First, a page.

Peeling back the onion: Using latent class analysis to uncover heterogeneous responses to stated preference surveys
Short link to this article: http://bit.ly/2lM8dbf
Daniel Herrera-Araujo and James K. Hammitt
To live is to take risks: Danger is all around us and the most we can do is to slightly reduce our exposure. Certain actions such as buckling your seat belt when driving or drinking only bottled water do in fact reduce the risk of incurring mortal injuries or contracting painful diseases; however, even such simple measures are not costless. Is a morning coffee worth the risk of hot water burns or the risk of spills on the laptop?(1). Every moment of every day, we are making decisions that trade risks against some benefit we incur by accepting them.
Take biking the streets of Paris: it is an exciting and daring experience. Buying a helmet (strongly advised!) reduces exposure of incurring a bad, or even mortal, injury to a certain extent. What is interesting is that by purchasing a helmet, a clear monetary trade-off appears. Some extra euros are paid to reduce exposure to what is perceived as mortality or health risk. Yet, it is extremely hard to get accurate data on these monetary-risk trade-offs for an economist to disentangle. This is because there are no markets for mortality-risk or morbidity-risk reduction. To try solving this issue, researchers have used non-market valuation techniques, including revealed preference and stated preference methods. Revealed-preference methods infer individuals’ preferences from their behavior in contexts that affect their mortality risks. Stated preference methods are based on respondents’ responses to hypothetical choices. Stated-preference methods have been more controversial than revealed-preference. As stated-preference methods rely on hypothetical choices, the critical question is under what conditions can stated preferences estimates be interpreted as informative about preferences?
In this article, Daniel Herrera-Araujo and James K. Hammitt develop validity tests for application to stated-preference estimates of willingness to pay (WTP) to reduce mortality risk, and apply these to data obtained by surveying a representative sample of French adults over the Internet. These tests (2) are satisfied by a conventional single-regression analysis of our data. Using latent class analysis (LCA), the authors identify important differences between respondents in their consistency with the validity tests and control for much of this heterogeneity . Estimates of value per statistical life from the latent class that is consistent with the validity tests are smaller than estimates from the standard analysis. The article proposes VSL estimates for France satisfying validity criteria. Estimates range from 2 to 6 million euros for adults and 6 to 7 million euros for children. How does the paper stand with respect to current French guidelines? The official VSL value used by the French administration is unique and amount to 3 million euros (in 2010). It does not distinguish between children nor adults, nor cancer related diseases. Moreover, today’s VSL values used in France are extrapolated mostly from VSL estimates on other countries. This paper provides evidence on individual preferences for mortality risk reductions in France, that might prove useful to inform future French VSL guidelines. At last, consistent with some recent literature, no evidence is found that WTP is larger to reduce risk of cancer than other fatal diseases.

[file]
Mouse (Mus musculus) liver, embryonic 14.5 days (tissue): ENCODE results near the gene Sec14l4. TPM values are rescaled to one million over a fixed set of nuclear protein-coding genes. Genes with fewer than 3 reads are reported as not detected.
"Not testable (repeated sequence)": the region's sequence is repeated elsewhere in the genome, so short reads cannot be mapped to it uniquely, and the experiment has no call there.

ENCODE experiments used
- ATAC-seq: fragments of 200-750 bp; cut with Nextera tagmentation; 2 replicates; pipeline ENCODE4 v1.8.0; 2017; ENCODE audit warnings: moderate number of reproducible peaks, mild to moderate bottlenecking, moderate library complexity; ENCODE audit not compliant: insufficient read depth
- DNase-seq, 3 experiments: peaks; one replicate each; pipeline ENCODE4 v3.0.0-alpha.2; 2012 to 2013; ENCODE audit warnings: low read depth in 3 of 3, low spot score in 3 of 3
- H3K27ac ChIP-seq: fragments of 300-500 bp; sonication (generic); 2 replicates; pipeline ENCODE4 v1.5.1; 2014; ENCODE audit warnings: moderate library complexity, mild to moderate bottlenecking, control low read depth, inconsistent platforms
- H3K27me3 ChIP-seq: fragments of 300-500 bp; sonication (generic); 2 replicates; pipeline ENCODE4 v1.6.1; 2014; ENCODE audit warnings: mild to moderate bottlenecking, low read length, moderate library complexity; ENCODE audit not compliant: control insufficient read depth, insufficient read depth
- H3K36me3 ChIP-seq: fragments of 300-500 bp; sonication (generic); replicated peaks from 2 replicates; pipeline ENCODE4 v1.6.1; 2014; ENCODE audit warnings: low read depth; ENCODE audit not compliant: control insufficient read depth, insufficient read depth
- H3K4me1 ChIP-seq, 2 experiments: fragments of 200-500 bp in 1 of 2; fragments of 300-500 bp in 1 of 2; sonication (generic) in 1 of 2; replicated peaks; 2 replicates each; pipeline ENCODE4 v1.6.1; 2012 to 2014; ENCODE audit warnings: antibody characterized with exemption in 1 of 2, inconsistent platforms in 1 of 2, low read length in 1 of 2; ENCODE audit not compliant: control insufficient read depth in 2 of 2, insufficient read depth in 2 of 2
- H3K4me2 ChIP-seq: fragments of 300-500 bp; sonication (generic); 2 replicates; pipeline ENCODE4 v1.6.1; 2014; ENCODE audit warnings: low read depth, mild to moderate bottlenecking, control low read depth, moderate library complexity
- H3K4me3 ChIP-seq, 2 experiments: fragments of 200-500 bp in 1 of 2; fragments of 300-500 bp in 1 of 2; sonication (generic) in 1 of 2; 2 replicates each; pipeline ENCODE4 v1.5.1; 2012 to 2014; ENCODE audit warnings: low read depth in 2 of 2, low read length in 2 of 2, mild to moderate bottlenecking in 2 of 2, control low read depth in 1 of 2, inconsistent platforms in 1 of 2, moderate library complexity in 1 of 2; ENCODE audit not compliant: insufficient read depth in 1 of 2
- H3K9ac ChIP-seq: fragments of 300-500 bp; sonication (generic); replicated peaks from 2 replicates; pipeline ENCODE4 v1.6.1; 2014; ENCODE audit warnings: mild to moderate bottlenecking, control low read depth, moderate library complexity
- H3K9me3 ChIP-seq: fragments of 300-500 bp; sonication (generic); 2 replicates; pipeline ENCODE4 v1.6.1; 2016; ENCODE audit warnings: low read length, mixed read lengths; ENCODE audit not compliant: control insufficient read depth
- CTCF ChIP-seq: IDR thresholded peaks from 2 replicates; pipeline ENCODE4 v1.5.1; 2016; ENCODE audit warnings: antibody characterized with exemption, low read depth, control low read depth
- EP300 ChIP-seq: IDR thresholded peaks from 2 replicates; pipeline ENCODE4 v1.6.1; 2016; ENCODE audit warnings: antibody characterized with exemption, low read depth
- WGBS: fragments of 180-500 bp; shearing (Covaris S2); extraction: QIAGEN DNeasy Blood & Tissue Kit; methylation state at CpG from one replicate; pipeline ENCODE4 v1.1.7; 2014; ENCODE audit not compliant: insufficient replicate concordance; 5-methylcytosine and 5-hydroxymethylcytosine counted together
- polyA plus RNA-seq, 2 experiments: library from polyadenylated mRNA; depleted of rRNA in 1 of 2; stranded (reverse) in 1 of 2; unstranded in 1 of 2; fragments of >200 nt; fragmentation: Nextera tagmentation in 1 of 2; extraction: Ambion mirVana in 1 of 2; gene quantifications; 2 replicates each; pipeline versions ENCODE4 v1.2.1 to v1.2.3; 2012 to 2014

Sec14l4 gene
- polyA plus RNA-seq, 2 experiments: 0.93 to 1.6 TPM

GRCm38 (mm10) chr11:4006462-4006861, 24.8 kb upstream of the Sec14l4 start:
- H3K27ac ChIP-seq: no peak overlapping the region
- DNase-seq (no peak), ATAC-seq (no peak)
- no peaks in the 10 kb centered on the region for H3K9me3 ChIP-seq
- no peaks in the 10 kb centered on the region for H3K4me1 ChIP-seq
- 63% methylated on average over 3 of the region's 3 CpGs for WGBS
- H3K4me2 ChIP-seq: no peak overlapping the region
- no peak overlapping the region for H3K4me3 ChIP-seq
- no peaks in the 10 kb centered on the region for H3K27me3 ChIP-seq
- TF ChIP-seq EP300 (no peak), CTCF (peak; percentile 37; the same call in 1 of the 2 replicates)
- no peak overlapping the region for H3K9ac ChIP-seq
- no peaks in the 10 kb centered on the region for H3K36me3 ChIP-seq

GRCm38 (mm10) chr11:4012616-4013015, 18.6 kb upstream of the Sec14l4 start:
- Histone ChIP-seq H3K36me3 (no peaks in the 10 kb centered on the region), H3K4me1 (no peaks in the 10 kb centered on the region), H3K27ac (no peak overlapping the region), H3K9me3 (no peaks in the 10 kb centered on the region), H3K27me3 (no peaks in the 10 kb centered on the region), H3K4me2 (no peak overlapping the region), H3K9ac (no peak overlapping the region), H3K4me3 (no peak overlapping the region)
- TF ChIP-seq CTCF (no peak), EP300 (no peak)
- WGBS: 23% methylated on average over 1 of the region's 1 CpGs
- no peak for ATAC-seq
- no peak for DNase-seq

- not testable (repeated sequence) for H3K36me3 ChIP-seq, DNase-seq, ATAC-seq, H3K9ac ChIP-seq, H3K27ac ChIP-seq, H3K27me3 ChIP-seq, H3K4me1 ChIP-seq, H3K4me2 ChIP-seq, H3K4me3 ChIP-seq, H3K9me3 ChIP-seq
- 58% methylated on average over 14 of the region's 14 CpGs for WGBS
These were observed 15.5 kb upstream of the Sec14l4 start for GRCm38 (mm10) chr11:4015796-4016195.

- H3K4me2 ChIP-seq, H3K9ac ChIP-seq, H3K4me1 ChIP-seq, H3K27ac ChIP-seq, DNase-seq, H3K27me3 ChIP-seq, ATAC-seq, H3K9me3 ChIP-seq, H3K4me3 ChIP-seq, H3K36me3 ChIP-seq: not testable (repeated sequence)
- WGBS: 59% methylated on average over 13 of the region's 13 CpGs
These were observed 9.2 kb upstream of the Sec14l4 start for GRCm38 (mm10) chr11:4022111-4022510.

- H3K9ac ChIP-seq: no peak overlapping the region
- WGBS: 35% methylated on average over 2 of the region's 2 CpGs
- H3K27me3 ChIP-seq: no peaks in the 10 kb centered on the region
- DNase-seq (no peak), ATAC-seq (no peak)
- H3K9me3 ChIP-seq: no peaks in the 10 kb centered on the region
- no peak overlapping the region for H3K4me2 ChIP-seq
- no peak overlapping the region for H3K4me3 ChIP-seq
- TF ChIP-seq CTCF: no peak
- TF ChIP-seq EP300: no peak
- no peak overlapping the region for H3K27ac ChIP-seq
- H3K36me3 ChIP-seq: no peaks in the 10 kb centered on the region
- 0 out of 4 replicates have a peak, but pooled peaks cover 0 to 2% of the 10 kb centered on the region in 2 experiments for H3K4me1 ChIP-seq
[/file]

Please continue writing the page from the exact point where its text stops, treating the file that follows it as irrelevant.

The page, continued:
(1) Thanks to Margaret Leighton for suggesting this example.
(2) The tests are intuitive. WTP should be proportional to the risk reduction (i.e., if the proposed risk reduction of dying on a bike accident doubles, WTP should be almost twice as much); insensitive to small differences in baseline risk (i.e., only if baseline risks are very small), increasing in income (risk reduction is seen as a normal good), and consistent with budget constraints (i.e., there is always a budget constraint).
Original title: “Peeling back the onion: Using latent class analysis to uncover heterogeneous responses to stated preference surveys”
© Kenishirotie - Fotolia.com